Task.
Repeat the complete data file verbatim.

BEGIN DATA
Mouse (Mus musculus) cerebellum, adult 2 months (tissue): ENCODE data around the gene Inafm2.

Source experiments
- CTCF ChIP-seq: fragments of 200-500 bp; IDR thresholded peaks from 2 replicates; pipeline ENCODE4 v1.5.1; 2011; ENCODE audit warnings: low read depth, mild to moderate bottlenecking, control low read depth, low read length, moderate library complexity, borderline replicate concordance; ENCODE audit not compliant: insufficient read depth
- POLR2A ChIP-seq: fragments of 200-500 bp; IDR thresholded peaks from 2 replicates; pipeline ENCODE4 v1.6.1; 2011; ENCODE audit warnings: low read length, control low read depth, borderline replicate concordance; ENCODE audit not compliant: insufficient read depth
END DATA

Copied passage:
Mouse (Mus musculus) cerebellum, adult 2 months (tissue): ENCODE data around the gene Inafm2.

Source experiments
- CTCF ChIP-seq: fragments of 200-500 bp; IDR thresholded peaks from 2 replicates; pipeline ENCODE4 v1.5.1; 2011; ENCODE audit warnings: low read depth, mild to moderate bottlenecking, control low read depth, low read length, moderate library complexity, borderline replicate concordance; ENCODE audit not compliant: insufficient read depth
- POLR2A ChIP-seq: fragments of 200-500 bp; IDR thresholded peaks from 2 replicates; pipeline ENCODE4 v1.6.1; 2011; ENCODE audit warnings: low read length, control low read depth, borderline replicate concordance; ENCODE audit not compliant: insufficient read depth